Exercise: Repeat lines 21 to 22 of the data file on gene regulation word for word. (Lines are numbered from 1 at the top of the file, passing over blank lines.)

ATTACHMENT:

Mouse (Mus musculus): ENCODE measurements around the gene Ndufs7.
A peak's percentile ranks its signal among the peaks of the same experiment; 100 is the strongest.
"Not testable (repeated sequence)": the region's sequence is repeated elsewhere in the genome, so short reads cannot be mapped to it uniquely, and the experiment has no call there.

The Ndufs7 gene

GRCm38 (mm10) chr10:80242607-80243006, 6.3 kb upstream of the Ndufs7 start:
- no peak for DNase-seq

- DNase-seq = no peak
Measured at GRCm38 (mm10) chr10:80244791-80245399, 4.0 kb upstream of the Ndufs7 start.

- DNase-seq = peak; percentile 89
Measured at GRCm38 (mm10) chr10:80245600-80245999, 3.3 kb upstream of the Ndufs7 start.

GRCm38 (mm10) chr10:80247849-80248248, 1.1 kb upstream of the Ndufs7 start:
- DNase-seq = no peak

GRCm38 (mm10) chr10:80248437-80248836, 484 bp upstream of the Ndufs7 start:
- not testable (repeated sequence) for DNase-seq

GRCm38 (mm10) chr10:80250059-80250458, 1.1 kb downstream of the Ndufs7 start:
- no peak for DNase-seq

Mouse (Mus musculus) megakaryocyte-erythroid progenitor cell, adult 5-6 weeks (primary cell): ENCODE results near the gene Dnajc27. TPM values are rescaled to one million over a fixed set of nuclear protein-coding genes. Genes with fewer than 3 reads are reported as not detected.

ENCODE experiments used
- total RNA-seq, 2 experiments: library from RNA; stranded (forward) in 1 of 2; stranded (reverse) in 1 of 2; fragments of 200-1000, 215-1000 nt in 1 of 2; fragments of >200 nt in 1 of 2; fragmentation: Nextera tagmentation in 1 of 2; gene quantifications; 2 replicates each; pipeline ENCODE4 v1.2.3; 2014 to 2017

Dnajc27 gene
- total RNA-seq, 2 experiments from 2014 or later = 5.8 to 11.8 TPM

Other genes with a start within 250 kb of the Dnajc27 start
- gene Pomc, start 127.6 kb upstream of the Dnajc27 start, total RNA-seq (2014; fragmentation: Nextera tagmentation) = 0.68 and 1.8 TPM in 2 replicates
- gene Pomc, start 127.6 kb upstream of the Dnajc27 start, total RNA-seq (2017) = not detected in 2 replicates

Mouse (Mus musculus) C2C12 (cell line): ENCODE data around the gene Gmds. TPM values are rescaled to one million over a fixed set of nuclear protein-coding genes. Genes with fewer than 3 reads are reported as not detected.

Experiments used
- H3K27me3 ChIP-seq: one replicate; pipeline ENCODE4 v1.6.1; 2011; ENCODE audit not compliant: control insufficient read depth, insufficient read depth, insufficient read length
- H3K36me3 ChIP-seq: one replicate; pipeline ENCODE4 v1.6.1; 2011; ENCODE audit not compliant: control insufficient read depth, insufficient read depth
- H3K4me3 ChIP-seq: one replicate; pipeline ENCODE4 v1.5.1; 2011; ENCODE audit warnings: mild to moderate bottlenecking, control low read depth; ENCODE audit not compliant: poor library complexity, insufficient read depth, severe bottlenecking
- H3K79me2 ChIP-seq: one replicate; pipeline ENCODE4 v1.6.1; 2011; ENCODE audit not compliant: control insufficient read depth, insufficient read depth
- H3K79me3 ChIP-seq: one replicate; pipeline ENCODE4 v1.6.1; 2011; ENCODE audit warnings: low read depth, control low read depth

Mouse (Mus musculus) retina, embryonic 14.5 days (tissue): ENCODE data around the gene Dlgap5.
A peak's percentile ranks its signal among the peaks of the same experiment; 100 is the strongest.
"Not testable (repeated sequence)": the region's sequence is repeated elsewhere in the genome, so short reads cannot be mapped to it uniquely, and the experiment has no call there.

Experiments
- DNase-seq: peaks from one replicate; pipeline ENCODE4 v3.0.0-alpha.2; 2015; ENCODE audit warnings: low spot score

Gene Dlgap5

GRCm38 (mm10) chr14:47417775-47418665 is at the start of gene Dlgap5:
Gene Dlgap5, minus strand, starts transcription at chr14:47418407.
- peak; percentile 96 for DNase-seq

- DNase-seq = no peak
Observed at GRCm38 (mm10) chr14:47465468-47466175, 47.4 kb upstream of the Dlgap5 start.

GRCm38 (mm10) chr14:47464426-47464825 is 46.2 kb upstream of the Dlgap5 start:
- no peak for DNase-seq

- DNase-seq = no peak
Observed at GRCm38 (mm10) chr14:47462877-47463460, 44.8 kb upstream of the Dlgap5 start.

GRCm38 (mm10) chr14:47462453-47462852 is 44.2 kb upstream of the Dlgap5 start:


- total RNA-seq, 2 experiments from 2014 or later = 5.8 to 11.8 TPM

Other genes with a start within 250 kb of the Dnajc27 start